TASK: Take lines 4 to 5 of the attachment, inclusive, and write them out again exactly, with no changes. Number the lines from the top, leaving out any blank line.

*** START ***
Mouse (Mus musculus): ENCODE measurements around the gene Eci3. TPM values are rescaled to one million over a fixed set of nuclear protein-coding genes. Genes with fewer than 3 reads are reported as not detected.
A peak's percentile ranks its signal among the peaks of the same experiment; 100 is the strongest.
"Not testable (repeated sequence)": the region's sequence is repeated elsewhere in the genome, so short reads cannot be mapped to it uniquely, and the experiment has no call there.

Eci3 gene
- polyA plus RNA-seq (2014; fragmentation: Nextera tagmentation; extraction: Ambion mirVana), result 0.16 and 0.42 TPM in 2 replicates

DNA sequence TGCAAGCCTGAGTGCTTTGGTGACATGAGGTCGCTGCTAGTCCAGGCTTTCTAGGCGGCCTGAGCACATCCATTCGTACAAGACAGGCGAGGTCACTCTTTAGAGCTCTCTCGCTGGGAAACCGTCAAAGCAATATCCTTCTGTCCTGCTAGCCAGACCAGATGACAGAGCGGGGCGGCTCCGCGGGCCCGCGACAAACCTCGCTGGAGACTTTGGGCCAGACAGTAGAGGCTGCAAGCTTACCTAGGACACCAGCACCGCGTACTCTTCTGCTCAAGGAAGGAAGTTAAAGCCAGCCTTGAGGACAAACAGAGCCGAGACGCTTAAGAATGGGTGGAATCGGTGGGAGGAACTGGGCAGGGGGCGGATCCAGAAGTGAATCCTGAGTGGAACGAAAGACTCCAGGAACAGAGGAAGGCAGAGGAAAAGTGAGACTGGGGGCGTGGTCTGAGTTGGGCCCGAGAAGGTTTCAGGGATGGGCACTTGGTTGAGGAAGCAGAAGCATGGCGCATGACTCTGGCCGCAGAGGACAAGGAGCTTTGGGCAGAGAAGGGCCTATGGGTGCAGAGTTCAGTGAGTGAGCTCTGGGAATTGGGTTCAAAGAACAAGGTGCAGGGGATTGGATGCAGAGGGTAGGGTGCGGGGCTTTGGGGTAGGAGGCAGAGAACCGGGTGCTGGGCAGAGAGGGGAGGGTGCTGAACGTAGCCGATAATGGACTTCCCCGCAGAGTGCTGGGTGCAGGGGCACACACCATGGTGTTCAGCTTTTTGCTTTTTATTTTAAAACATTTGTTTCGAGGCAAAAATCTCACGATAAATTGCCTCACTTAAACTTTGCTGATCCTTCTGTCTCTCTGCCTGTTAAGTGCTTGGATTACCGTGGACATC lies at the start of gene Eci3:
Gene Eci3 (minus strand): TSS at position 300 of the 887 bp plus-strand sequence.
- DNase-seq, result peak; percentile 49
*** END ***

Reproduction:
Eci3 gene
- polyA plus RNA-seq (2014; fragmentation: Nextera tagmentation; extraction: Ambion mirVana), result 0.16 and 0.42 TPM in 2 replicates